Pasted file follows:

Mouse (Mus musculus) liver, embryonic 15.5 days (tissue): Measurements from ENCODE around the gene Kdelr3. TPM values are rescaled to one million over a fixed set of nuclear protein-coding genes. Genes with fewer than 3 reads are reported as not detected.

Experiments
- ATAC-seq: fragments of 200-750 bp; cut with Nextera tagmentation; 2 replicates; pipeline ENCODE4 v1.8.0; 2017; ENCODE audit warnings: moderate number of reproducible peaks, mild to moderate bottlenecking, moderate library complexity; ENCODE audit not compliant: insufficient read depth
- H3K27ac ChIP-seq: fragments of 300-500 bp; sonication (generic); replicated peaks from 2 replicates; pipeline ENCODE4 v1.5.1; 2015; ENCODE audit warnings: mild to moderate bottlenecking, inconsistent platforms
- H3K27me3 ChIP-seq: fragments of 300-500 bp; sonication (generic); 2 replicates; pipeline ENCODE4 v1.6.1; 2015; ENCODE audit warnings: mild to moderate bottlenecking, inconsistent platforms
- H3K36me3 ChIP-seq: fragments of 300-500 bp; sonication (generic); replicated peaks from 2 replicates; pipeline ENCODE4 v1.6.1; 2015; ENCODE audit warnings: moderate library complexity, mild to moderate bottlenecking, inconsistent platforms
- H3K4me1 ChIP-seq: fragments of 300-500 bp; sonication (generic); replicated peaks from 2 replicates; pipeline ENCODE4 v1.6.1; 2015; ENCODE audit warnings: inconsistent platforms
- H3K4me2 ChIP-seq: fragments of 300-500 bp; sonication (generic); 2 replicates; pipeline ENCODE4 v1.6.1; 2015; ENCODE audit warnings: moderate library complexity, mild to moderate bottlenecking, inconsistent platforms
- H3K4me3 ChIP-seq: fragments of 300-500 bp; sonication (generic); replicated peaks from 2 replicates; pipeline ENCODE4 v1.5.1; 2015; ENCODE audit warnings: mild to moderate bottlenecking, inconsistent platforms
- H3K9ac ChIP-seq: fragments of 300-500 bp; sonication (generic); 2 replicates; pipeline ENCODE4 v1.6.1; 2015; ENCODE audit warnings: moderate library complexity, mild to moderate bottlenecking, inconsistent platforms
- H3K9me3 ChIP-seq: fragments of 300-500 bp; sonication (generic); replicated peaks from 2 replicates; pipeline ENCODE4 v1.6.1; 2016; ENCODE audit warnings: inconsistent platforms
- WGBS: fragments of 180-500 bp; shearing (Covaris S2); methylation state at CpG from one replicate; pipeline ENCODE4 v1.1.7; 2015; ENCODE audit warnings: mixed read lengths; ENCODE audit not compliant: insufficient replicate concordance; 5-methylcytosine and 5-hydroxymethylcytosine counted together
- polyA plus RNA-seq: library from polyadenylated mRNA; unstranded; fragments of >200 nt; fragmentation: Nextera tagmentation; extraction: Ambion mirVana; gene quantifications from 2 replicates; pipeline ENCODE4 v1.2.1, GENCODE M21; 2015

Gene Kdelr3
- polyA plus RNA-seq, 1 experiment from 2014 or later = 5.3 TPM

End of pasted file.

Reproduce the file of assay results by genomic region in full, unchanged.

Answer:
Mouse (Mus musculus) liver, embryonic 15.5 days (tissue): Measurements from ENCODE around the gene Kdelr3. TPM values are rescaled to one million over a fixed set of nuclear protein-coding genes. Genes with fewer than 3 reads are reported as not detected.

Experiments
- ATAC-seq: fragments of 200-750 bp; cut with Nextera tagmentation; 2 replicates; pipeline ENCODE4 v1.8.0; 2017; ENCODE audit warnings: moderate number of reproducible peaks, mild to moderate bottlenecking, moderate library complexity; ENCODE audit not compliant: insufficient read depth
- H3K27ac ChIP-seq: fragments of 300-500 bp; sonication (generic); replicated peaks from 2 replicates; pipeline ENCODE4 v1.5.1; 2015; ENCODE audit warnings: mild to moderate bottlenecking, inconsistent platforms
- H3K27me3 ChIP-seq: fragments of 300-500 bp; sonication (generic); 2 replicates; pipeline ENCODE4 v1.6.1; 2015; ENCODE audit warnings: mild to moderate bottlenecking, inconsistent platforms
- H3K36me3 ChIP-seq: fragments of 300-500 bp; sonication (generic); replicated peaks from 2 replicates; pipeline ENCODE4 v1.6.1; 2015; ENCODE audit warnings: moderate library complexity, mild to moderate bottlenecking, inconsistent platforms
- H3K4me1 ChIP-seq: fragments of 300-500 bp; sonication (generic); replicated peaks from 2 replicates; pipeline ENCODE4 v1.6.1; 2015; ENCODE audit warnings: inconsistent platforms
- H3K4me2 ChIP-seq: fragments of 300-500 bp; sonication (generic); 2 replicates; pipeline ENCODE4 v1.6.1; 2015; ENCODE audit warnings: moderate library complexity, mild to moderate bottlenecking, inconsistent platforms
- H3K4me3 ChIP-seq: fragments of 300-500 bp; sonication (generic); replicated peaks from 2 replicates; pipeline ENCODE4 v1.5.1; 2015; ENCODE audit warnings: mild to moderate bottlenecking, inconsistent platforms
- H3K9ac ChIP-seq: fragments of 300-500 bp; sonication (generic); 2 replicates; pipeline ENCODE4 v1.6.1; 2015; ENCODE audit warnings: moderate library complexity, mild to moderate bottlenecking, inconsistent platforms
- H3K9me3 ChIP-seq: fragments of 300-500 bp; sonication (generic); replicated peaks from 2 replicates; pipeline ENCODE4 v1.6.1; 2016; ENCODE audit warnings: inconsistent platforms
- WGBS: fragments of 180-500 bp; shearing (Covaris S2); methylation state at CpG from one replicate; pipeline ENCODE4 v1.1.7; 2015; ENCODE audit warnings: mixed read lengths; ENCODE audit not compliant: insufficient replicate concordance; 5-methylcytosine and 5-hydroxymethylcytosine counted together
- polyA plus RNA-seq: library from polyadenylated mRNA; unstranded; fragments of >200 nt; fragmentation: Nextera tagmentation; extraction: Ambion mirVana; gene quantifications from 2 replicates; pipeline ENCODE4 v1.2.1, GENCODE M21; 2015

Gene Kdelr3
- polyA plus RNA-seq, 1 experiment from 2014 or later = 5.3 TPM